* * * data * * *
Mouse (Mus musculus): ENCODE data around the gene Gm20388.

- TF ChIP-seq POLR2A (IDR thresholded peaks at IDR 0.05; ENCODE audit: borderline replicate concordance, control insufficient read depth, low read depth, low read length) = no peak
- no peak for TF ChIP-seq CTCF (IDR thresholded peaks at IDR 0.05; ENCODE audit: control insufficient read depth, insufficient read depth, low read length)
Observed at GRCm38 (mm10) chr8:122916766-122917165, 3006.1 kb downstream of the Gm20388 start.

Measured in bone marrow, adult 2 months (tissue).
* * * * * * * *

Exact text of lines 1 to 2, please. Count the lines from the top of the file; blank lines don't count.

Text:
Mouse (Mus musculus): ENCODE data around the gene Gm20388.

- TF ChIP-seq POLR2A (IDR thresholded peaks at IDR 0.05; ENCODE audit: borderline replicate concordance, control insufficient read depth, low read depth, low read length) = no peak